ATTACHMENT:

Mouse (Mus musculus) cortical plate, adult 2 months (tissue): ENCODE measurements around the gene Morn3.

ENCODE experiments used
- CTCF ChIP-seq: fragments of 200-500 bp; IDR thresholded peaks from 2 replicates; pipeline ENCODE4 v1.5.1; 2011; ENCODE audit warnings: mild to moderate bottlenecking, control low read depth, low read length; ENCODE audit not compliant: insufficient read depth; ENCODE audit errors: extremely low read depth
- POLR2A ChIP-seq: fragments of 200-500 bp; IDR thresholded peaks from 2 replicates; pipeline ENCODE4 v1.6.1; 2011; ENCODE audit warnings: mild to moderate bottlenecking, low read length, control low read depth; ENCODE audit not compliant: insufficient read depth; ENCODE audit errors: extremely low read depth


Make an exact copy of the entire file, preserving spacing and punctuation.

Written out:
Mouse (Mus musculus) cortical plate, adult 2 months (tissue): ENCODE measurements around the gene Morn3.

ENCODE experiments used
- CTCF ChIP-seq: fragments of 200-500 bp; IDR thresholded peaks from 2 replicates; pipeline ENCODE4 v1.5.1; 2011; ENCODE audit warnings: mild to moderate bottlenecking, control low read depth, low read length; ENCODE audit not compliant: insufficient read depth; ENCODE audit errors: extremely low read depth
- POLR2A ChIP-seq: fragments of 200-500 bp; IDR thresholded peaks from 2 replicates; pipeline ENCODE4 v1.6.1; 2011; ENCODE audit warnings: mild to moderate bottlenecking, low read length, control low read depth; ENCODE audit not compliant: insufficient read depth; ENCODE audit errors: extremely low read depth